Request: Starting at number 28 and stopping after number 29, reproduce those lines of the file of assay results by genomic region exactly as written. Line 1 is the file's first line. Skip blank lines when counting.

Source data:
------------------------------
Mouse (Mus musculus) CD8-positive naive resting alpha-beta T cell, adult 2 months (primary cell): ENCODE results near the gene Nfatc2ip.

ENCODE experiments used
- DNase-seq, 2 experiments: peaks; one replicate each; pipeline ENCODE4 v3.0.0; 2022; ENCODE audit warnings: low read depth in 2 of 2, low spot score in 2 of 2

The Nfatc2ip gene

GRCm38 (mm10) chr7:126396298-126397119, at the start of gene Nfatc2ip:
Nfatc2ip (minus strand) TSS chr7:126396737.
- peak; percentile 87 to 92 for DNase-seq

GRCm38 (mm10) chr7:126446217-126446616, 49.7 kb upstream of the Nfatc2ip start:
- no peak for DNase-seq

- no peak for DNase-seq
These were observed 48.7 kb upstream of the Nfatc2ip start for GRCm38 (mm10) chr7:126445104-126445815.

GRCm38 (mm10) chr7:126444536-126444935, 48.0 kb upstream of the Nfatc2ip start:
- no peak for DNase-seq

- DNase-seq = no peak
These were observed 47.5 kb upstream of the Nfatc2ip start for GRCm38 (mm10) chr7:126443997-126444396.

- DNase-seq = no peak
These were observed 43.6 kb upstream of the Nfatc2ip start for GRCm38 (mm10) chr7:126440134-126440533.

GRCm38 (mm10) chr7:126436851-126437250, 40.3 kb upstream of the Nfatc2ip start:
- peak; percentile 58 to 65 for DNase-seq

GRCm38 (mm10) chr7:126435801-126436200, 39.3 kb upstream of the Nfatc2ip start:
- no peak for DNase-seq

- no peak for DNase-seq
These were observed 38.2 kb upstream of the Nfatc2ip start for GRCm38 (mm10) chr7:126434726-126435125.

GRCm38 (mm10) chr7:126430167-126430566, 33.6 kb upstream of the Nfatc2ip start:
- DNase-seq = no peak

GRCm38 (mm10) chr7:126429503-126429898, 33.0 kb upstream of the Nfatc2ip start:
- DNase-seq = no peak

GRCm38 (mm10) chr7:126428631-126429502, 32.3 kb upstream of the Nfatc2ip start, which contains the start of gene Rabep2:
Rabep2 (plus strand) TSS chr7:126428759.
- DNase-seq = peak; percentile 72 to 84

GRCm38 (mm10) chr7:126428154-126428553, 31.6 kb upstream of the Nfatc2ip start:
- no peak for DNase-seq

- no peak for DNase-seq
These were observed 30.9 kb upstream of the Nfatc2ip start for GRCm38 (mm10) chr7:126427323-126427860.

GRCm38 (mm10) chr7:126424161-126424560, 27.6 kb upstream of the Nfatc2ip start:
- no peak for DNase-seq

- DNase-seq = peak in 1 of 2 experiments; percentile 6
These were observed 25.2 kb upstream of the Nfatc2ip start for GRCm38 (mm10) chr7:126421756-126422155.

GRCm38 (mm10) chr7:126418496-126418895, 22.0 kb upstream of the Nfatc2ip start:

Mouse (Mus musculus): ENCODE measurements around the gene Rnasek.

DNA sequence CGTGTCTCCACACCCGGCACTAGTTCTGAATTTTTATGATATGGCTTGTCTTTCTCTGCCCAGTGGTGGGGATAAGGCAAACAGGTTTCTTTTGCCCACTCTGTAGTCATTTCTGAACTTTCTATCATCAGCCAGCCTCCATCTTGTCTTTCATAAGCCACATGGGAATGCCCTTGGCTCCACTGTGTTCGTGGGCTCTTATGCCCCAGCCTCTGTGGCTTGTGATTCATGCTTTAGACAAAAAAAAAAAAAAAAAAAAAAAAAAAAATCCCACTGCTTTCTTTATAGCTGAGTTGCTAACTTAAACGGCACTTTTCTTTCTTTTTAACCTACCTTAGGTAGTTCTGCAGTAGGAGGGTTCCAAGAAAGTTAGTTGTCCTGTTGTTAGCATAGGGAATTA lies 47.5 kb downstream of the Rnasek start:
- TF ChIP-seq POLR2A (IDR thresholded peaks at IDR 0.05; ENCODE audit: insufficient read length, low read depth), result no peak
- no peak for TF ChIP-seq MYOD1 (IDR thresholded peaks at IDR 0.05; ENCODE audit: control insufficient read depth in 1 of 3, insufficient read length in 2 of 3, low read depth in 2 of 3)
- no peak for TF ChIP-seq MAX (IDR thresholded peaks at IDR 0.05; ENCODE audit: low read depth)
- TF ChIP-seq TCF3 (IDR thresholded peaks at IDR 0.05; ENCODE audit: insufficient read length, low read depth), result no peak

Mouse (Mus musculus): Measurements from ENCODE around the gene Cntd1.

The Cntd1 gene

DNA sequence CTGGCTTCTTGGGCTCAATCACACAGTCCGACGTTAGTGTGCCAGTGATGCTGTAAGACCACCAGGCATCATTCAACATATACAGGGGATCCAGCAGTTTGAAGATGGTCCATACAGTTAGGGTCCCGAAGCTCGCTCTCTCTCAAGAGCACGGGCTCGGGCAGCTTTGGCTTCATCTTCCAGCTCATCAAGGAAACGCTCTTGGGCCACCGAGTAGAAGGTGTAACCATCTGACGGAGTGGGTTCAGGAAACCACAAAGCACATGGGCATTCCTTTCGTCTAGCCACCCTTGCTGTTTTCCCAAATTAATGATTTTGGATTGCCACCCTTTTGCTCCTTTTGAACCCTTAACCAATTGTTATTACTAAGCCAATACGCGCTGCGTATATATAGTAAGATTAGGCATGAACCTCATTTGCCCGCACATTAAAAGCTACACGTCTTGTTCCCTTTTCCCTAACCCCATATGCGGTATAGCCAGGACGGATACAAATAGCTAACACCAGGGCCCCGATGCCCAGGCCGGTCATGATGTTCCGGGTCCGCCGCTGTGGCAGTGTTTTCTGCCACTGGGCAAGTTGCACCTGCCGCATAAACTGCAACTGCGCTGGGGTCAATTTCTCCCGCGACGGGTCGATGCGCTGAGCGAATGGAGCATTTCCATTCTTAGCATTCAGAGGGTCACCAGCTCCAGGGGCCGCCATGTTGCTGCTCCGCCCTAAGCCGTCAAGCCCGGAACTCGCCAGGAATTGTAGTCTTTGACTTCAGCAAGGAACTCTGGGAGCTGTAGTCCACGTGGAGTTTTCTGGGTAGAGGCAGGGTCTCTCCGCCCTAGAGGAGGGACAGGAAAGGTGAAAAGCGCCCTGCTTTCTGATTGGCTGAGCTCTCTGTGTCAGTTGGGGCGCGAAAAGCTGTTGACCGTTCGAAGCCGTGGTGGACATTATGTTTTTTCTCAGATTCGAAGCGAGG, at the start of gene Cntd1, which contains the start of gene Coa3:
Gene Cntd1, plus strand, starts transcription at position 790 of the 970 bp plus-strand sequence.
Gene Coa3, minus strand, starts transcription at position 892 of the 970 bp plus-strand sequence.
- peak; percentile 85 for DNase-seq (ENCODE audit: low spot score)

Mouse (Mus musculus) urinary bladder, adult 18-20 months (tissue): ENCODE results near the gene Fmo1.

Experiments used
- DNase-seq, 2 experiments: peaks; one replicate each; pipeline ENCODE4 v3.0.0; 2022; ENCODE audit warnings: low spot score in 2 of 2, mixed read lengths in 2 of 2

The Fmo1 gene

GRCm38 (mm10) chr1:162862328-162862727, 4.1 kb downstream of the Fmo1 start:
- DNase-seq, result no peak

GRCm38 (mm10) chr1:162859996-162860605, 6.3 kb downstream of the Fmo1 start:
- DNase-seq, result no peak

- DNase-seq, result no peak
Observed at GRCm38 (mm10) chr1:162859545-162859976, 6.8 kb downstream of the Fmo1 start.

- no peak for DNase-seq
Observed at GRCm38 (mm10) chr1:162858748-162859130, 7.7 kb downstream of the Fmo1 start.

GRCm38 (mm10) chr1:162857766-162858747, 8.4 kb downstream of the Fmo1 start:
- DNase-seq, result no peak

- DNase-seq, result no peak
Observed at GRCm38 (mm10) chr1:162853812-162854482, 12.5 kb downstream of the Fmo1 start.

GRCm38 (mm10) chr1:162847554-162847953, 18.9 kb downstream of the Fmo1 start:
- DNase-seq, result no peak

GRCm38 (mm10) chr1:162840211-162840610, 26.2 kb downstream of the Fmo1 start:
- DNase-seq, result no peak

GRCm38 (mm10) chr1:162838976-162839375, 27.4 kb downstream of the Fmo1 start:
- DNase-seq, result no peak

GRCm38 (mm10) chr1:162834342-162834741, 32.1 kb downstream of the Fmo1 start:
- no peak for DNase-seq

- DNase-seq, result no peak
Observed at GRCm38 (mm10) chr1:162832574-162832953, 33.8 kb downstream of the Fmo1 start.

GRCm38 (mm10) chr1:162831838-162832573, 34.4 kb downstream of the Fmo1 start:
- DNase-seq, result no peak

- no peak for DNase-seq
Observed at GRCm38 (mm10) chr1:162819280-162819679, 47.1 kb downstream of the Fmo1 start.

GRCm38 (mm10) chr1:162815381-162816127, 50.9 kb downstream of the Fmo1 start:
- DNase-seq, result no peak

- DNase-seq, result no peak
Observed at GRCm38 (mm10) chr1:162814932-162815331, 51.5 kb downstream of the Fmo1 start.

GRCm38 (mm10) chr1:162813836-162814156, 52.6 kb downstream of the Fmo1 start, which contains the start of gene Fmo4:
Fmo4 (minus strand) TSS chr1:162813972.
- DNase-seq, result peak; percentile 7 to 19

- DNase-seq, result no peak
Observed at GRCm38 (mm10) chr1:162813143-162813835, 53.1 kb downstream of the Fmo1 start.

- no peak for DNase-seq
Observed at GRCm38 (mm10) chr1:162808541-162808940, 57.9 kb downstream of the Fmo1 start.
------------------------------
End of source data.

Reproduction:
GRCm38 (mm10) chr7:126428631-126429502, 32.3 kb upstream of the Nfatc2ip start, which contains the start of gene Rabep2:
Rabep2 (plus strand) TSS chr7:126428759.